LIFE IS CRUEL: PAIN AND SUFFERING
To live is to suffer, postulates the Pali Tritaka, an ancient Buddhist text, in a typically Asian way of speculation.
The Bible echoes similar ancient traditions, in beautiful verses: «And I too, when born, inhaled the common air, and fell upon the kindred earth; willing, I uttered that first sound common to all» (Wisdom Book).
These judgements of life are, obviously, a direct result of our human condition, and of the evils continuously lurking around us.
Evil is as a «hidden tiger, ambushed and ready to kill the unwary», to use an old Buddhist maxim.
Indeed, hidden in the bag of fortune and life, along with forms such as pain, illness, unhappy accidents and death, is always human suffering. «Life fights cruelly against the cruelty of the world and resists with cruelty to the cruelty of life. All living being kill and eat living beings» (Edgar Morin).
Yet there is also the other side. In our way and within the limits that reality and fate concede to us, we have the capacity to deny suffering. Within us, lives an obstinate instinctive force, expressed by positive dreams, optimism, determination in living and being happy. And though never definitively, we often get it, against the logic of the cruel world.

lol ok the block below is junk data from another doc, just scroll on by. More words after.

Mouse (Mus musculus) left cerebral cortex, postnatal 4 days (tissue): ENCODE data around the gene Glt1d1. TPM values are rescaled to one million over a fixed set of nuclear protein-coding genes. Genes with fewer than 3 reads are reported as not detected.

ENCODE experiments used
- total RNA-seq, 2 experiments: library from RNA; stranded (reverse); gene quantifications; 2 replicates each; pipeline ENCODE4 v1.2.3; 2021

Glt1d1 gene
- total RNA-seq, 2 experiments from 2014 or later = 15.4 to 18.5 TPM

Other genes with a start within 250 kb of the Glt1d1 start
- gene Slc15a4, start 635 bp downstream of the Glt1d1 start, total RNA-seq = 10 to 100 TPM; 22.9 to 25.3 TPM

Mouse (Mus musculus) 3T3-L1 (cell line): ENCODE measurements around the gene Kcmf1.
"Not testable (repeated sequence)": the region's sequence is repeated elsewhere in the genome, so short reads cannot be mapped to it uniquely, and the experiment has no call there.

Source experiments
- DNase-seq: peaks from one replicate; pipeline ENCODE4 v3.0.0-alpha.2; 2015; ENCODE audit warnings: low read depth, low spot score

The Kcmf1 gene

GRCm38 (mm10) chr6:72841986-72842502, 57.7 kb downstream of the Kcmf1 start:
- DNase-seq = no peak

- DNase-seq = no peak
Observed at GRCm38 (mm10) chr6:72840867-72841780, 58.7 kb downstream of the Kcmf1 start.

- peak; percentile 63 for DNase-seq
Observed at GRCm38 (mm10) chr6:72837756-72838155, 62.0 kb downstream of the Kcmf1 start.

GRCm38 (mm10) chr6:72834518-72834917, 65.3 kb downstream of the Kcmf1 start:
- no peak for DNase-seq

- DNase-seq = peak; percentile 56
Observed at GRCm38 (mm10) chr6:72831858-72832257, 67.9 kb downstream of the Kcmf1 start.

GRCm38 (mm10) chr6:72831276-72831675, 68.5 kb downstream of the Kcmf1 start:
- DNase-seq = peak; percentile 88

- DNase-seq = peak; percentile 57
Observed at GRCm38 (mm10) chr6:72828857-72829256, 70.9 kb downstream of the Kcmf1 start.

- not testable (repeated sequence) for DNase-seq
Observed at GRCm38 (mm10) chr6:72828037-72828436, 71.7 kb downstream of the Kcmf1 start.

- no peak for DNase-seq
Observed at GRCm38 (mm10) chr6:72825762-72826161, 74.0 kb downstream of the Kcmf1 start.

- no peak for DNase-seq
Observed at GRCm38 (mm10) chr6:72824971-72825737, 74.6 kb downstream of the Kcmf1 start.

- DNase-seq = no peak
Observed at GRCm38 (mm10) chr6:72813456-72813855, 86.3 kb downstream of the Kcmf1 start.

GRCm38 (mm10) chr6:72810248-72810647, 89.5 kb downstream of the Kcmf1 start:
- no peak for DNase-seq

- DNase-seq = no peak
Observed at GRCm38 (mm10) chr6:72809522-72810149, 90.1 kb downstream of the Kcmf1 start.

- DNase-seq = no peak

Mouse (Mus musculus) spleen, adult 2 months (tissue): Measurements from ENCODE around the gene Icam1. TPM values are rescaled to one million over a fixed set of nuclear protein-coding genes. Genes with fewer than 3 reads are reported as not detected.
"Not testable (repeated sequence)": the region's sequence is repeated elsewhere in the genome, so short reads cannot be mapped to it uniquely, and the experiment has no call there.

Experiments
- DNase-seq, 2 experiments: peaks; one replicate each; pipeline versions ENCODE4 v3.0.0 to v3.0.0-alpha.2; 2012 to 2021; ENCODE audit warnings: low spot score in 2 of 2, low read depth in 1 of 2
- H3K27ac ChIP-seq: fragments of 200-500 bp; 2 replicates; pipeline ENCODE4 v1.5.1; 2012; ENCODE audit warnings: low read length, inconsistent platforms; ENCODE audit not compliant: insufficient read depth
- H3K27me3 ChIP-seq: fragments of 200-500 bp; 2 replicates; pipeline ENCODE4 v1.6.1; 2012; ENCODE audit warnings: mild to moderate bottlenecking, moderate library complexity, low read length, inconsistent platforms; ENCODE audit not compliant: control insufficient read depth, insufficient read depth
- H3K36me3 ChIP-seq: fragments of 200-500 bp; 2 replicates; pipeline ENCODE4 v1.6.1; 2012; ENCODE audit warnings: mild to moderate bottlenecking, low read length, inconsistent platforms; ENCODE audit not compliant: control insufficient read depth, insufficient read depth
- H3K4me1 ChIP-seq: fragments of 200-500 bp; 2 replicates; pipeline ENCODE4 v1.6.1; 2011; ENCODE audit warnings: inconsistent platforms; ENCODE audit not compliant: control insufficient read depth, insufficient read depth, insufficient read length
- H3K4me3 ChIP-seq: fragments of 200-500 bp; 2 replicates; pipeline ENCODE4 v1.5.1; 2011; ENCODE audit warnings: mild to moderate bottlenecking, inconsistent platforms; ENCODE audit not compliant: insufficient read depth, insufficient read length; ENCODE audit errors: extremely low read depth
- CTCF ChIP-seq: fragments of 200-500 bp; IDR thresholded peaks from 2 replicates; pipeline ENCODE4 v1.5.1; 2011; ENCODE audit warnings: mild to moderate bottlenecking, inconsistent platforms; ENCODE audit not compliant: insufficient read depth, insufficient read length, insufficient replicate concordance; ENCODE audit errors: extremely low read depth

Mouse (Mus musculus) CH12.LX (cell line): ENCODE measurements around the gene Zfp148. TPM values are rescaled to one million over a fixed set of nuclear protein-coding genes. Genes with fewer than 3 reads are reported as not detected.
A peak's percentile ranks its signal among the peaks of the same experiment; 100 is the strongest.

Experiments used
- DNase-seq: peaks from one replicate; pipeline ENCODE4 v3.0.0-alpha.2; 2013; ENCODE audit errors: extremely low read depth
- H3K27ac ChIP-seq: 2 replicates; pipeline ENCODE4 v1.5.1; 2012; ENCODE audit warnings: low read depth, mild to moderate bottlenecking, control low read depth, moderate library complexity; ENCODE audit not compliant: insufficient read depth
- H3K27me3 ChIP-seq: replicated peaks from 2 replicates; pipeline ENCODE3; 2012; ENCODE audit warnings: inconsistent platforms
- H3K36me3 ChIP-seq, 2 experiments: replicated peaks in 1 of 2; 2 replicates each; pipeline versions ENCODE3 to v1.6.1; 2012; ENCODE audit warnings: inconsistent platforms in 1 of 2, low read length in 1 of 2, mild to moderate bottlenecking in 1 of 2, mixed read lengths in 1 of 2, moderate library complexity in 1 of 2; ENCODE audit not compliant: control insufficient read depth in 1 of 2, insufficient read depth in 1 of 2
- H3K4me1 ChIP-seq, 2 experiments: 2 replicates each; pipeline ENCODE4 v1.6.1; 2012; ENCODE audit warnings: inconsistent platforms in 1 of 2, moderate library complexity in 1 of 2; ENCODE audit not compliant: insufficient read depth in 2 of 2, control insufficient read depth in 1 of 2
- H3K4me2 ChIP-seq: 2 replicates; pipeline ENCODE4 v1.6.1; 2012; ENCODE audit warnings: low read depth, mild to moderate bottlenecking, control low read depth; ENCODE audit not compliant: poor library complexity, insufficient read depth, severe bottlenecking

To get the denial of suffering, the ancient Roman and Greek philosophers adopted particular philosophies of life, based on a wisdom that demands friendship and controlled pleasures (in the case of the epicureans), or special attitudes towards life, refusing to feed material insensate wishes and fears, and creating in us the persuasion that it is worthwhile to live (in the case of stoic philosophers).
Cicero, one of the great exponents of Roman stoicism, expresses that philosophy in a superior way, when he asserts:
«He who does not consume himself with injuries, futilities and enthusiasms, who does not enervate with fear, and doesn’t boil with desires and envy, is a sage; with serenity and firmness he is serene and in harmony with himself».
But there are, obviously, other more common ways of denying suffering, or of minimizing it.
Faith… faith in God is one of them. Faith is a balsam and a source of human comfort. «To have pleasure from You, in You and through You: that is the Happiness. And there is no other», considered Saint Augustine, referring to God.
Art is another way of escaping from a cruel world. Art is a balsam in a world without soul, otherwise insupportable, said Arthur Schopenhauer. «The role of art is to make our world habitable», also proclaimed William Saroyan. As it is friendship («Friendship redoubles joy and cuts grief in half», said Francis Bacon) or love («Only the soul that loves is happy», said Johann Goethe).
These are some ways – maybe the most important – of achieving what can be the biggest of our victories: the victory, although transitory and never definitive, over the suffering and the cruelty of the world.
See also: Quotes on the Cruelty of Life